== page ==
Aging News Alert

Houston Hospital Official Guilty in $116 Million Medicare Fraud Scheme



So, now that you are out of the hospital, you notice that the Medicare tracking advisories you're getting in your mailbox reflect some odd -- if not altogether unrelated -- billing for services purportedly provided by the hospital. What's going on, you wonder. Why is your Medicare account being billed for services you never received?  

Perhaps it's just an administrative error, something easily fixed. Then again, maybe what you're seeing is a red flag warning of possible fraud.

Consider the case of Mohammad Khan.

A 62-year old assistant administrator of a Houston hospital, Kahn just pleaded guilty to charges steeming from his role in a $116 million Medicare fraud scheme involving false claims for mental health treatment.                                                        

Mohammad Khan pleaded guilty Wednesday (Feb. 22) before U.S. District Judge Sim Lake in the Southern District of Texas to one count of conspiracy to commit health care fraud, one count of conspiracy to defraud the United States and to pay and receive illegal health care kickbacks, and five counts of paying or offering to pay health care kickbacks.  

Khan was arrested on Feb. 8. In his plea, he admitted that, from January 2008 until the time of his arrest, he caused the submission of $116 million worth of fraudulent claims to Medicare for partial hospitalization program (PHP) services purportedly provided by the hospital.  A PHP is a form of intensive outpatient treatment for severe mental illness.     

Info: For complete details of the case, please go to

Login to read the full story or Subscribe now!

Other Recent Stories

Funding goes to programs helping to make the game of golf more accessible to people with disabilities.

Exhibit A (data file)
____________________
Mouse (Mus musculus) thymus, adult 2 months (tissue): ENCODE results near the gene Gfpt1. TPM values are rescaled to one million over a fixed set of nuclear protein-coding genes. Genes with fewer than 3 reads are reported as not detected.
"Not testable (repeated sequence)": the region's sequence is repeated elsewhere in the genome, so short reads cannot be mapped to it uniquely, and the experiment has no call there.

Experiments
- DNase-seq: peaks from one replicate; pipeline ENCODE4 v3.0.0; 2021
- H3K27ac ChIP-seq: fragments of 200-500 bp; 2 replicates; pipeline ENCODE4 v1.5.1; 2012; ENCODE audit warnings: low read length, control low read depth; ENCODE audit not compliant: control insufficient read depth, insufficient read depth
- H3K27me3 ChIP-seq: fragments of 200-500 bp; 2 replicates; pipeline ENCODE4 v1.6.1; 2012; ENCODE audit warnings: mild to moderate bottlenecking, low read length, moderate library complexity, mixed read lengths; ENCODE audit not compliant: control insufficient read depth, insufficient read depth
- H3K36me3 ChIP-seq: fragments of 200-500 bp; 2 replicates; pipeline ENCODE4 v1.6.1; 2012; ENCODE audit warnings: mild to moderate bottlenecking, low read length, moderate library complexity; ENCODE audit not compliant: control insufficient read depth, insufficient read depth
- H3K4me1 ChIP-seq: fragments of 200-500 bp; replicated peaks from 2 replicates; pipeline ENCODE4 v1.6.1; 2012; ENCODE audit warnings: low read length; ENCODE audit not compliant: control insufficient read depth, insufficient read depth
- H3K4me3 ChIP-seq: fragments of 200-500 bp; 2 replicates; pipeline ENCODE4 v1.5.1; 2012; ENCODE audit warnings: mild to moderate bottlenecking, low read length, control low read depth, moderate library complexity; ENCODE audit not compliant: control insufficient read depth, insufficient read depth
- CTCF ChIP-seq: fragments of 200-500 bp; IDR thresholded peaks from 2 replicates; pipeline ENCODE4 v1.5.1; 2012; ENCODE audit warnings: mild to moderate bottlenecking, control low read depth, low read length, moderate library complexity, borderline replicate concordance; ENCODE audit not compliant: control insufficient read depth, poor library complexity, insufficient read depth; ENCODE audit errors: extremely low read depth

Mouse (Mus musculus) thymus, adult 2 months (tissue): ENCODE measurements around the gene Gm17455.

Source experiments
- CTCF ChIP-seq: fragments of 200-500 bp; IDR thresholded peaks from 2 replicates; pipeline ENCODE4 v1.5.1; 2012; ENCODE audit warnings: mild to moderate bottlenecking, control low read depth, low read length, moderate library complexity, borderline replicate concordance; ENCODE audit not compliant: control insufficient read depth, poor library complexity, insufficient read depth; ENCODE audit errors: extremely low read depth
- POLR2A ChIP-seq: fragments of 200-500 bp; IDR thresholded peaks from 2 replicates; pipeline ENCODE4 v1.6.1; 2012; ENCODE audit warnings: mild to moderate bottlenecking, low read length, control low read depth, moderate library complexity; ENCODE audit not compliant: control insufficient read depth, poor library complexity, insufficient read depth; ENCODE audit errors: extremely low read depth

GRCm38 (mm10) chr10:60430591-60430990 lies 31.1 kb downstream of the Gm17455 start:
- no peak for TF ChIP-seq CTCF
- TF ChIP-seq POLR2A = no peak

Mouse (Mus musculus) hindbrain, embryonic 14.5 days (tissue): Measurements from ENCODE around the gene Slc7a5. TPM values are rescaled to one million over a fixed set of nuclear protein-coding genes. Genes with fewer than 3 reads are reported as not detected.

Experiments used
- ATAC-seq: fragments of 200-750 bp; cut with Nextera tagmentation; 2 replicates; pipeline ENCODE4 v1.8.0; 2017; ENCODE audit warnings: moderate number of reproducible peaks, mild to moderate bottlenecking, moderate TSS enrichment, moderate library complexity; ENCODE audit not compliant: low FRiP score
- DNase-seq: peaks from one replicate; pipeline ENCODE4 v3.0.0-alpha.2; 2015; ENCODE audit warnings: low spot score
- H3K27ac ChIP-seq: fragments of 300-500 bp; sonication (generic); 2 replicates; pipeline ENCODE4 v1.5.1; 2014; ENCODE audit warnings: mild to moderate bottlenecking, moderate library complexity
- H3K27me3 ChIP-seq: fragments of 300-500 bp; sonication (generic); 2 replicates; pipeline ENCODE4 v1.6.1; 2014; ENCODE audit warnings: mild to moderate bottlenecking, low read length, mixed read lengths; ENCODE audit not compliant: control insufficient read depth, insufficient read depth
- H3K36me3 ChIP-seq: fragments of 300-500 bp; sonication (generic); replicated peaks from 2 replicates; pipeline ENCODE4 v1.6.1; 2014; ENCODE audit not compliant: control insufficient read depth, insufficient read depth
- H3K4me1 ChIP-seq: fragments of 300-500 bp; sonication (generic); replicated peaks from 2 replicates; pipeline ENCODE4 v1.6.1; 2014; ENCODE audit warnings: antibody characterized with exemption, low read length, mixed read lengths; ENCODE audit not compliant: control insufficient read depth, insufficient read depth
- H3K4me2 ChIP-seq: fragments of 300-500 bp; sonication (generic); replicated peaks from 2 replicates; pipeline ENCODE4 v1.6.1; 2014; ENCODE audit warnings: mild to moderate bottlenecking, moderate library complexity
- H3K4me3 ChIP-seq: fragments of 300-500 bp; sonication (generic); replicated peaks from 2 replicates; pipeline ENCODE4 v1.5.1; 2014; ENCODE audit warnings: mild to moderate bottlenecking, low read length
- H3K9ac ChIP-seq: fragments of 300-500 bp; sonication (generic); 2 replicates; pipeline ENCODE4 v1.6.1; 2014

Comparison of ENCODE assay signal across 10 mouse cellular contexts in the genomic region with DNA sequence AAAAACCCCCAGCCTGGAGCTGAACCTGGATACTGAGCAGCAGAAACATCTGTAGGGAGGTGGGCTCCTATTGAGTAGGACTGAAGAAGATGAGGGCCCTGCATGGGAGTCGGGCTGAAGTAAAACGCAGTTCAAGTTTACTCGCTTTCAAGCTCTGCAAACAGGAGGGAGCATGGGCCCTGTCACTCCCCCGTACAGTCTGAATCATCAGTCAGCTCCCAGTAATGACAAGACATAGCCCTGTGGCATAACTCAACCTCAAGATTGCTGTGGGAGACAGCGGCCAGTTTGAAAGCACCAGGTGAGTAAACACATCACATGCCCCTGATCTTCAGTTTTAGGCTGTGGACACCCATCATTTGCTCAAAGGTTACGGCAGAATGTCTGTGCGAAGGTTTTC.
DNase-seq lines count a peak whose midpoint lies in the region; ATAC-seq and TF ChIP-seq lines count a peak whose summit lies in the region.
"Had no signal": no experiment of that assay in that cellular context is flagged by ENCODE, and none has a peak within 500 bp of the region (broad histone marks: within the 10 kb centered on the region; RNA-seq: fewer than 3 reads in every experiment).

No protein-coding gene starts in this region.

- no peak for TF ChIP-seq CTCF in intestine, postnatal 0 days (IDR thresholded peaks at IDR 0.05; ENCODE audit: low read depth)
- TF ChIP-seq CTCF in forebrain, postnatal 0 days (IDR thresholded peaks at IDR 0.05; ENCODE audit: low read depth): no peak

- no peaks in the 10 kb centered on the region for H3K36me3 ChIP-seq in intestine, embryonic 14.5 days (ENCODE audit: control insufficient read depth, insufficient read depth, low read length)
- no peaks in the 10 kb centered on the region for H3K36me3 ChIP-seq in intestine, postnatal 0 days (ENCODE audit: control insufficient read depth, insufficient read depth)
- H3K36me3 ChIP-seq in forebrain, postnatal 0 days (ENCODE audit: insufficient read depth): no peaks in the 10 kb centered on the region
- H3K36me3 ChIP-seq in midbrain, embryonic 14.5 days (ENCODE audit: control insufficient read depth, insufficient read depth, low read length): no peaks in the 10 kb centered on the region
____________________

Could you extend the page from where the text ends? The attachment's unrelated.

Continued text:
The U.S. Commission on Civil Rights, an independent agency charged with advising Congress and the president, has launched a two-year investigation into civil rights practices at several federal agencies under the Trump administration.
Senate Majority Leader Mitch McConnell (R-KY) late this past week unveiled the Senate's health care bill. Similar to the House bill, it would effectively eliminate the Affordable Care Act’s (ACA) Medicaid expansion in 31 states and the District of Columbia, leaving millions of low-income adults uninsured.
The Centers for Medicare & Medicaid Services has decided that accessories for group 3 power Complex Rehab Technology (CRT) mobility products will continue to remain exempt from the application of competitive bidding derived pricing for Medicare beneficiaries. The announcement marks a big win for home medical equipment (HME) providers who furnish CRT products.
The U.S. Supreme Court has agreed to hear oral argument this fall in Gill v. Whitford, offering the Justices their first opportunity in more than a decade to weigh in on the constitutionality of partisan gerrymandering. The high court’s decision in the case could impact congressional maps in around half a dozen states and legislative maps in about ten states, as well as have major implications for the next round of redistricting after the 2020 Census.
This week we focus on House Majority Leader Kevin McCarthy (R-CA). McCarthy is the least-tenured majority leader in the history of the House of Representatives. He also is among the best-financed members, with Wall Street venture capitalists, insurance companies, and pharmaceutical manufacturers topping the list of industries contributing to his campaign war chest.
Researchers at the University of Southern California (USC) have uncovered evidence of racial differences in how family relationships -- both positive and negative -- impact the biological aging of older adults, especially older African Americans.
A new study from a researcher at the University of California provides a compelling portrait of how Medicaid would have looked had per captia caps been in place for a dozen years beginning in 2001 -- and it isn’t a pretty picture. The study focuses on how home and community-based services (HCBS) spending would have been impacted under a per capitia caps regime from 2001-2013.
More than 60 million Americans are affected by the so-called “justice gap,” including approximately 7 million rural residents, 6.5 million seniors, more than 1.7 million veterans, and 11.1 million people with disabilities.
In its review, GAO found 28 examples of advertisements that linked supplement use to treatment or prevention of memory-related diseases – a claim generally prohibited by federal law.